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Innovation: a view from the summit

The London Business School's longstanding commitment to exploring innovation

By Richard Brass 03 June 2011

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“Innovation is the key to jobs, growth and economic vitality. That's a view that's becoming increasingly recognised both in business and beyond, and ever more attention is being focused on finding ways to foster and promote innovation.”


Those efforts received a big boost at last month’s 2011 Global Leadership Summit, when Deloitte’s Global Chairman, John Connolly, announced the launch of the Deloitte Institute of Innovation and Entrepreneurship at London Business School.


The Institute is the latest part of the School’s longstanding commitment to exploring innovation and represents a new level of involvement by Deloitte in the study of this critical area. As Mr Connolly told the summit, by many measures the UK is lagging in innovation, and the Institute is a significant step towards solving that problem.


The announcement about the Institute was just one part of a summit that explored the whole subject of innovation from many different angles and in close detail. Beginning with a poll that found that the audience’s favourite definition of innovation was “Fresh thinking that creates value”, the speakers and audience launched into the topic with gusto.


In his opening address, George W Buckley, Chairman, President and CEO of 3M, said one key to innovation was for company leaders to create an environment in which people can experiment and sometimes fail. He said that unless business leaders were personally involved in innovation, it wouldn’t happen, and that it can be done even in businesses you might think are dying.


Vince Cable, the Secretary of State for Business, Innovation and Skills and President of the Board of Trade, told the summit that, when looking at how to energise a sluggish economy, it was worth noting that innovation was responsible for around two-thirds of the growth in the UK economy, and that most of that drive came from about 10,000 middle-sized companies.


He said that although Britain was 50 per cent below the OECD average in terms of investment in R&D, it had an efficient research base and a cosmopolitan research community and was open to inward investment, all of which provided a firm base from which to boost innovation.


As a striking example of how innovation has the potential to make a huge difference, Shai Agassi, founder and CEO of electric vehicle infrastructure company Better Place, outlined the rapid progress his company and its partners have made towards making electric cars a mainstream cost-effective form of transport in just a few years.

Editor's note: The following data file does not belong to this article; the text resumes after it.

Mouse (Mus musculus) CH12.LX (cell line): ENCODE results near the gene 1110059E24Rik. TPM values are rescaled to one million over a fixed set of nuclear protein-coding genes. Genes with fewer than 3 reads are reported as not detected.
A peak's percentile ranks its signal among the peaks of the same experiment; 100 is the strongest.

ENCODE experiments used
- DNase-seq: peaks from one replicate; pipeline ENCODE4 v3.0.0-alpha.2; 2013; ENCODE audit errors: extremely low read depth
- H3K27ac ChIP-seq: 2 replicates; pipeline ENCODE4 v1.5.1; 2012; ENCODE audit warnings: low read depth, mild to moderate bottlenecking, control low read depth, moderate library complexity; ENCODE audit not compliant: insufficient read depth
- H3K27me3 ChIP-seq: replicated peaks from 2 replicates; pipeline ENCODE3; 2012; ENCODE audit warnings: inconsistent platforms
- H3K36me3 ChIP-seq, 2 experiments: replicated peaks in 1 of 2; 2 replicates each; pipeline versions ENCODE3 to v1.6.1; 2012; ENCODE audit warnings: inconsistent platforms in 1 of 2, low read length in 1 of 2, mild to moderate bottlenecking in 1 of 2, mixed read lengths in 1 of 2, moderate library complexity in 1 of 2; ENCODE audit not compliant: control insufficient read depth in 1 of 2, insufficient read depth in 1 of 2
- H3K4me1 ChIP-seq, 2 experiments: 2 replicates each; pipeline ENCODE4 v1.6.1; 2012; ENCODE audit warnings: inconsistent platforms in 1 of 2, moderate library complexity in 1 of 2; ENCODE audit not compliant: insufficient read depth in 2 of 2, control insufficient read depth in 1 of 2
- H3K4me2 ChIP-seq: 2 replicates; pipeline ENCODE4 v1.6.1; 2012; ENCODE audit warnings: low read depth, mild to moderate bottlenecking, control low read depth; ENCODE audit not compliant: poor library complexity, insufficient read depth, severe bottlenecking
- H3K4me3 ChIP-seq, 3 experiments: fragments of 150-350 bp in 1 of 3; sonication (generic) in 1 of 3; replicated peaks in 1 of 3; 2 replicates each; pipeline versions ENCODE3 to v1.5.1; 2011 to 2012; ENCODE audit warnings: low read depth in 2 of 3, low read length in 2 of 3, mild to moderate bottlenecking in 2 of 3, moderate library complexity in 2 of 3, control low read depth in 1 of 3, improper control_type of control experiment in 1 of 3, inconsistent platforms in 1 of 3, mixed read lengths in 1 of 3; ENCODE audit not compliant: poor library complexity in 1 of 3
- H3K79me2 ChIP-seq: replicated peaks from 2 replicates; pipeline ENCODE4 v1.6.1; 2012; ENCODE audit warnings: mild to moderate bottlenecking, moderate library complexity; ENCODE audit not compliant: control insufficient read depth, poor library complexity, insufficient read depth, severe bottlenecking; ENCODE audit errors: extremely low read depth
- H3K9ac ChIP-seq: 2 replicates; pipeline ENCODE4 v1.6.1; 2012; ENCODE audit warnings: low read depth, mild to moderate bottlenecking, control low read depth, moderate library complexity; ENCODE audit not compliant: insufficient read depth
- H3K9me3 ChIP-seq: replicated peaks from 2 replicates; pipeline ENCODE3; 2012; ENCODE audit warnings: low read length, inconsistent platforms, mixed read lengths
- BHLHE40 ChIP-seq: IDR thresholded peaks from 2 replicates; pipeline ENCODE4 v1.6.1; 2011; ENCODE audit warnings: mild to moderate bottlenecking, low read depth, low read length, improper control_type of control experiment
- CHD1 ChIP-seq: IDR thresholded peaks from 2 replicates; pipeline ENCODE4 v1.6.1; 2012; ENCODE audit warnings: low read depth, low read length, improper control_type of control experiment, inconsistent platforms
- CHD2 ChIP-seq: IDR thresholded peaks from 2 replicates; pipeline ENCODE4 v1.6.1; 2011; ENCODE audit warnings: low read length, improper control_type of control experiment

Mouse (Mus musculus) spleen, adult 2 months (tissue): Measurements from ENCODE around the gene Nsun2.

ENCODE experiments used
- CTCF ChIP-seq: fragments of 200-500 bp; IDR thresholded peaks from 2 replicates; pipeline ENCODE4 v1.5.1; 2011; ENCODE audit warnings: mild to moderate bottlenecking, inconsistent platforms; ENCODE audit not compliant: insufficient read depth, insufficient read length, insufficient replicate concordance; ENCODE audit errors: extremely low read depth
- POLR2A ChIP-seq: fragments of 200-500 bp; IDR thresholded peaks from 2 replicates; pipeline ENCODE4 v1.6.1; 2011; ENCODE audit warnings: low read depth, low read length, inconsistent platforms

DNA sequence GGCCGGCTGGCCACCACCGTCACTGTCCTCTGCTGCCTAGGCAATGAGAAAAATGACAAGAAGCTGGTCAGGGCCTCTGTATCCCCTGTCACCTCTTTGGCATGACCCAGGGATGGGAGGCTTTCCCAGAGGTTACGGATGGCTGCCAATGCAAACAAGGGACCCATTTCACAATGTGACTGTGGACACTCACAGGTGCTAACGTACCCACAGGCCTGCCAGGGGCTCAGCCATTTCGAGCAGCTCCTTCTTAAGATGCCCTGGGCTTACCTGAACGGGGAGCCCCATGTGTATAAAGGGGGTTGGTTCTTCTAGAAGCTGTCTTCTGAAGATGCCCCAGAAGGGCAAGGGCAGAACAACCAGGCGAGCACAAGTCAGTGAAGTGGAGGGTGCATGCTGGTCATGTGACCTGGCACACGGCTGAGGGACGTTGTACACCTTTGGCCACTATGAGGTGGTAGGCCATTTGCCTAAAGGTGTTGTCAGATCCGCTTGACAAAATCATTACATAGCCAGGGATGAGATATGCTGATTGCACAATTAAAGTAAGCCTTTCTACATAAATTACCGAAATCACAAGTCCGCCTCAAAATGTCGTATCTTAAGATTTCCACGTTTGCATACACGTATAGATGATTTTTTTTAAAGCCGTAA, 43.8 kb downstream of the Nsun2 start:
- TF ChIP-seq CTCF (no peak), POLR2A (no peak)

Lively discussion dominated the summit’s panel sessions. One panel, featuring George Buckley of 3M, Nick Hughes of Signal Point Partners, Geoff Vuleta of Fahrenheit 212 and the LBS’s Gary Dushnitsky, examined the question of whether big companies can innovate. They concluded that they could, but that in most big companies innovation was not something that came naturally and therefore needed focused effort. “For by far the majority of companies, innovation is not part of the DNA,” Geoff Vuleta said.


Innovation has to come from the top, according to a panel on how to set the scene for innovation featuring Lloyds CEO Antonio Horta-Osorio, Philip Rutnam of the Department for Business, Innovation and Skills, Michael Hayman of Seven Hills and StartUp Britain, Philip Cullimore of Eastman Kodak Sarl and the LBS’s Phanish Puranam. It’s also crucial, they agreed, to accept that innovation means accepting failure. “Innovation is about new ideas, but most new ideas are bad ideas,” said Phanish Puranam. “The problem is how to cope with the failures.”


A third panel, on whether culture is stronger than leadership, featured vigorous exchanges among the participants, Matt Brittin of Google, Stephen Leonard of IBM, Sir Martin Sorrell of WPP, Deloitte’s Chief Executive Elect David Sproul and the LBS’s Rajesh Chandy.


A key condition for innovation, said Sir Martin Sorrell, was to have “a messy organisation”. “The 21st century is not for tidy minds,” he said. David Sproul said it was important to measure the time and effort that goes into innovation projects, the failures and the revenue stream from the successes.


The final panel session, on social innovation, featured Rodrigo Baggio of Brazil’s Centre for Digital Inclusion, Michael J Barber of GE, Amit Mehra of Reuters Market Light, Kamalini Ramdas of the LBS and Parminder Bahra of the Wall Street Journal Europe, and came up with strong arguments for the role and importance of social entrepreneurship.


Rodrigo Baggio set out an approach to motivation for all innovation, both social and commercial. “Life’s not about making money,” he said. “It’s about being fulfilled. Invest time in what inspires you.”


A similar approach emerged in a presentation by Fujitsu’s Marc Silvester and Masahiko Yamada about their company’s approach to innovation. “You have to be ambitious,” said Masahiko Yamada. “Ask yourself: are you changing the world, getting through the day or just making money?”


That kind of fresh thinking was just one of the many highly useful approaches participants took away from the summit, all of them valuable additions to the understanding of what innovation is and how it can be fostered. As the Dean of the School, Professor Sir Andrew Likierman, told the summit, given the challenges we face today, innovation is more important than ever.

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